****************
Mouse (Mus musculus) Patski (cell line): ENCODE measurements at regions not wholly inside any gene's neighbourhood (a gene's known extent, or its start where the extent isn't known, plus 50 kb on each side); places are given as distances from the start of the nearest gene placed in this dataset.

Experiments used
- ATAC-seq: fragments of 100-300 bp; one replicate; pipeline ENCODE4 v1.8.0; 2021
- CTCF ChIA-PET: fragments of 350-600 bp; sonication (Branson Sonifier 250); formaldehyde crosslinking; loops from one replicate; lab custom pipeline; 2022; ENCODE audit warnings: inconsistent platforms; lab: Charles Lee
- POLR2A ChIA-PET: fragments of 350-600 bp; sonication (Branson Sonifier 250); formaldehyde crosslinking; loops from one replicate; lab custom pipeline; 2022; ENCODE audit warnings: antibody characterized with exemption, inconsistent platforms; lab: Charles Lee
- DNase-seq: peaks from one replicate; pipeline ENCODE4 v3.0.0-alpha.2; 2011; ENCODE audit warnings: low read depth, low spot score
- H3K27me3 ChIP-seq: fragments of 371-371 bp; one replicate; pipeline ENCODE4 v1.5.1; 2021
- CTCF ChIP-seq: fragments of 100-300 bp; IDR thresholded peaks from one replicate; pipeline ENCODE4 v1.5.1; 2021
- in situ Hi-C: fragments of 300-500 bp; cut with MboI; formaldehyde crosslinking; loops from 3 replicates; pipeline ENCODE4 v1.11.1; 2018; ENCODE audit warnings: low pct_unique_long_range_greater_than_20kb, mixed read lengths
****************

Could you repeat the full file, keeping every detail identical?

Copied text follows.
Mouse (Mus musculus) Patski (cell line): ENCODE measurements at regions not wholly inside any gene's neighbourhood (a gene's known extent, or its start where the extent isn't known, plus 50 kb on each side); places are given as distances from the start of the nearest gene placed in this dataset.

Experiments used
- ATAC-seq: fragments of 100-300 bp; one replicate; pipeline ENCODE4 v1.8.0; 2021
- CTCF ChIA-PET: fragments of 350-600 bp; sonication (Branson Sonifier 250); formaldehyde crosslinking; loops from one replicate; lab custom pipeline; 2022; ENCODE audit warnings: inconsistent platforms; lab: Charles Lee
- POLR2A ChIA-PET: fragments of 350-600 bp; sonication (Branson Sonifier 250); formaldehyde crosslinking; loops from one replicate; lab custom pipeline; 2022; ENCODE audit warnings: antibody characterized with exemption, inconsistent platforms; lab: Charles Lee
- DNase-seq: peaks from one replicate; pipeline ENCODE4 v3.0.0-alpha.2; 2011; ENCODE audit warnings: low read depth, low spot score
- H3K27me3 ChIP-seq: fragments of 371-371 bp; one replicate; pipeline ENCODE4 v1.5.1; 2021
- CTCF ChIP-seq: fragments of 100-300 bp; IDR thresholded peaks from one replicate; pipeline ENCODE4 v1.5.1; 2021
- in situ Hi-C: fragments of 300-500 bp; cut with MboI; formaldehyde crosslinking; loops from 3 replicates; pipeline ENCODE4 v1.11.1; 2018; ENCODE audit warnings: low pct_unique_long_range_greater_than_20kb, mixed read lengths